Fermenting Series Week 3 – Kefir

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Kefir (proununced ke-fear) is a new-ish product found in the supermarket chiller cabinet near yogurt and other dairy products. It has been tucked in with butter and yogurt at most health food stores for years and actually dates to 1885 in Russia, way before refrigeration.

Adding kefir grains to milk is what produces kefir. The grains are composed of lactic acid bacteria, yeast and polysaccharides. The grains culture the milk, infusing it with healthy organisms or probiotics. The result is a tangy, slightly effervescent drink similar to yogurt. Kefir “grains” have nothing to do with grain, and typically look like small pieces of cauliflower and vary in size from a grain of rice to an almond.

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Fermenting Series Week 1 – Kombucha Tea

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Fermenting Food

What do you think of when you read “fermented food”? Beer? Food that tastes off or fizzy when it shouldn’t be?

Fermenting food is an age-old practice used to preserve food when there were no fridges, freezers or ways to keep produce throughout seasons. In the early days (pre-1950s or so), getting milk from the cow and having it sour over a week or more was normal. Making sauerkraut from the crops of cabbage with salt was as normal as us now opening a box and putting its contents in the oven. Maybe they knew or maybe they didn’t, but the benefits of fermented food far outweigh those of food that’s pasteurized or cooked. Here are a few that I know of:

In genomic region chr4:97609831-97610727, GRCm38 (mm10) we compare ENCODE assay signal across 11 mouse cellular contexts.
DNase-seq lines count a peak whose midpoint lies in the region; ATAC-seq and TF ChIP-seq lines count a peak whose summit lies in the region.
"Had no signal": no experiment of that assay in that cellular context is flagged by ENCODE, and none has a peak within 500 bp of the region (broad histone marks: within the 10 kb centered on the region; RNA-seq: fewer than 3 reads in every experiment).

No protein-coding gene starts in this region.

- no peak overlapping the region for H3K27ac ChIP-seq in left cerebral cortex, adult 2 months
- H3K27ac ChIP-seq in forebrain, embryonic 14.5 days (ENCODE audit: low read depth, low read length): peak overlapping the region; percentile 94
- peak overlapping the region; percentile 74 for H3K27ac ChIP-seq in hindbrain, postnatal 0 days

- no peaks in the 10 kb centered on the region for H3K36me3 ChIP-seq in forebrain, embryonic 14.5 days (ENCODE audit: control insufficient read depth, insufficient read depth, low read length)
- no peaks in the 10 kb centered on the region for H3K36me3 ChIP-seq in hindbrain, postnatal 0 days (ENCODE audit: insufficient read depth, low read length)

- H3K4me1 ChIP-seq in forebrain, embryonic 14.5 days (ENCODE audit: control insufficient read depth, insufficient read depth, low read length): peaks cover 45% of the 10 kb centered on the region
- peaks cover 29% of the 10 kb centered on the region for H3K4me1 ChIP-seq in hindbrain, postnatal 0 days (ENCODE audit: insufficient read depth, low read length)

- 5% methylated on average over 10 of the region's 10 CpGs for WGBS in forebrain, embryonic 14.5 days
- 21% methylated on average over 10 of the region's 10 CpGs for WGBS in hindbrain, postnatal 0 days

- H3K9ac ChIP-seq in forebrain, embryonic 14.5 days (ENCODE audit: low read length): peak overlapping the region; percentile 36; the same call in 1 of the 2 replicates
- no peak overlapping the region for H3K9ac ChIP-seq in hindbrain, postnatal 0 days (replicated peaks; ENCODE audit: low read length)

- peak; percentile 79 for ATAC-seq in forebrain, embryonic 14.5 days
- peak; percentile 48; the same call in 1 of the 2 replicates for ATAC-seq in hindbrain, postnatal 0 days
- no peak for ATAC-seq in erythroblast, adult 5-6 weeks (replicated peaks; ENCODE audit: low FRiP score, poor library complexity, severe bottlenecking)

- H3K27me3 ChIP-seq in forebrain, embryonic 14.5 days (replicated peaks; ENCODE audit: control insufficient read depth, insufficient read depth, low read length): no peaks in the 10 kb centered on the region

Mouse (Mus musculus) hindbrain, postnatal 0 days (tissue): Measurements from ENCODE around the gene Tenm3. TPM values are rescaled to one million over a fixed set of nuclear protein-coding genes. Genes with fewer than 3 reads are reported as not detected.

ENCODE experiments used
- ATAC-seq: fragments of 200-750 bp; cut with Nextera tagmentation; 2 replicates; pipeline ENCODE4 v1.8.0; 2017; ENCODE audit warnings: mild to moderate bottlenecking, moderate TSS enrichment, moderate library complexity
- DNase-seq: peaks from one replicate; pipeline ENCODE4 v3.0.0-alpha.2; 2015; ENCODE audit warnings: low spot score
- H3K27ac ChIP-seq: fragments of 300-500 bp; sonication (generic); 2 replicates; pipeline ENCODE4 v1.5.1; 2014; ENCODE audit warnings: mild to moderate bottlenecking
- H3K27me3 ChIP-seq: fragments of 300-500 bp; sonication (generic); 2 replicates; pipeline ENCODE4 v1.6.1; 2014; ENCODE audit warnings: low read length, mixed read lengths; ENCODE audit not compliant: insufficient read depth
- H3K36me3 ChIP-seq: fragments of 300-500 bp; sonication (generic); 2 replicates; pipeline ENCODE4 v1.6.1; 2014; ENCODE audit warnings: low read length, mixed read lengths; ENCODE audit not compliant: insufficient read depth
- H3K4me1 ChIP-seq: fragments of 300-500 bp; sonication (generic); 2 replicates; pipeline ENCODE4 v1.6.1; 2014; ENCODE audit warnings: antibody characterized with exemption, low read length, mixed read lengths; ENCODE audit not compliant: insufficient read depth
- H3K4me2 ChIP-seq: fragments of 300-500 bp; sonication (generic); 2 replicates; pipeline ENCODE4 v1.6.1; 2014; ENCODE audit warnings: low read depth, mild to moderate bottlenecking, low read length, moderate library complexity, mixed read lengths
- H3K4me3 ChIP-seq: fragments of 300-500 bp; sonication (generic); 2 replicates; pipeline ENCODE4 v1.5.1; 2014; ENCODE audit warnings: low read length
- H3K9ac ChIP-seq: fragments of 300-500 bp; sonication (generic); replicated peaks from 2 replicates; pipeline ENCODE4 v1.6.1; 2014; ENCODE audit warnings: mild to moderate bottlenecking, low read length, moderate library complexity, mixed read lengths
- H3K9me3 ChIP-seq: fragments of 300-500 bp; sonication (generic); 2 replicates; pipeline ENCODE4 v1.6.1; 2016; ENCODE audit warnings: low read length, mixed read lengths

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Strength-Building and Recovery

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Strength is not only physical but emotional too. No matter what you are trying to strengthen, it takes energy. In the case of muscle strength, your muscles need fuel to build and heal after a workout.

A favourite addition to my workout is the amino acid L-Glutamine. I have a powder and add it to my water, drink a big glass before I head out for a run in the morning and then, if I’m doing a tougher workout, I have it in my water bottle that I drink throughout. It not only helps to heal, but studies show it also increases your metabolism and can aid in more fat burning. Always a good thing!

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4 Weeks to a Healthier Family – The Skinny on Fats

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For the longest time, I avoided fat. No skin on my chicken, breasts only and dry toast. If I didn’t, I felt like I had to do another lap around the block, as fat is not only is bad for for my heart, it tips the scales in the wrong direction.

After going completely cold turkey on fat for years, I’ve actually started adding it back in. Why would a nutritionist be advocating saturated fat?

My body needs it. Not heaps, but some.

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